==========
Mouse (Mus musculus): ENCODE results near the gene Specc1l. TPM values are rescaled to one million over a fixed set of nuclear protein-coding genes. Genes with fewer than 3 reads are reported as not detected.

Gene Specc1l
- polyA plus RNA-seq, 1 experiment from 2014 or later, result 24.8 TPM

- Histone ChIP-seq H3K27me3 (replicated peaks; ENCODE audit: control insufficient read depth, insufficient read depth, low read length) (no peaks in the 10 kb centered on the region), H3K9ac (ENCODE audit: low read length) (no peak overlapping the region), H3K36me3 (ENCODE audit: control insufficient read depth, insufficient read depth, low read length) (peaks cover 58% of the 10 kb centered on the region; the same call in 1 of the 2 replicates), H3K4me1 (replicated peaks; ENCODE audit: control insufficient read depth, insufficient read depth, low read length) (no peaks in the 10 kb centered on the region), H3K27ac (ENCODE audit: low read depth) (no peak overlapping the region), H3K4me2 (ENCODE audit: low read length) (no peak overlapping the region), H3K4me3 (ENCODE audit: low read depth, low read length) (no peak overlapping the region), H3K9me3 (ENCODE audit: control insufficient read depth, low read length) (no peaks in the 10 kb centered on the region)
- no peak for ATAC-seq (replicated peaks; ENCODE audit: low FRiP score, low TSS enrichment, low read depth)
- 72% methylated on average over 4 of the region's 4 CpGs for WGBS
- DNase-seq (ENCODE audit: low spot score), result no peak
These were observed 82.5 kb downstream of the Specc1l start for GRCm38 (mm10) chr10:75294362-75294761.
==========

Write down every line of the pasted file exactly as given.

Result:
Mouse (Mus musculus): ENCODE results near the gene Specc1l. TPM values are rescaled to one million over a fixed set of nuclear protein-coding genes. Genes with fewer than 3 reads are reported as not detected.

Gene Specc1l
- polyA plus RNA-seq, 1 experiment from 2014 or later, result 24.8 TPM

- Histone ChIP-seq H3K27me3 (replicated peaks; ENCODE audit: control insufficient read depth, insufficient read depth, low read length) (no peaks in the 10 kb centered on the region), H3K9ac (ENCODE audit: low read length) (no peak overlapping the region), H3K36me3 (ENCODE audit: control insufficient read depth, insufficient read depth, low read length) (peaks cover 58% of the 10 kb centered on the region; the same call in 1 of the 2 replicates), H3K4me1 (replicated peaks; ENCODE audit: control insufficient read depth, insufficient read depth, low read length) (no peaks in the 10 kb centered on the region), H3K27ac (ENCODE audit: low read depth) (no peak overlapping the region), H3K4me2 (ENCODE audit: low read length) (no peak overlapping the region), H3K4me3 (ENCODE audit: low read depth, low read length) (no peak overlapping the region), H3K9me3 (ENCODE audit: control insufficient read depth, low read length) (no peaks in the 10 kb centered on the region)
- no peak for ATAC-seq (replicated peaks; ENCODE audit: low FRiP score, low TSS enrichment, low read depth)
- 72% methylated on average over 4 of the region's 4 CpGs for WGBS
- DNase-seq (ENCODE audit: low spot score), result no peak
These were observed 82.5 kb downstream of the Specc1l start for GRCm38 (mm10) chr10:75294362-75294761.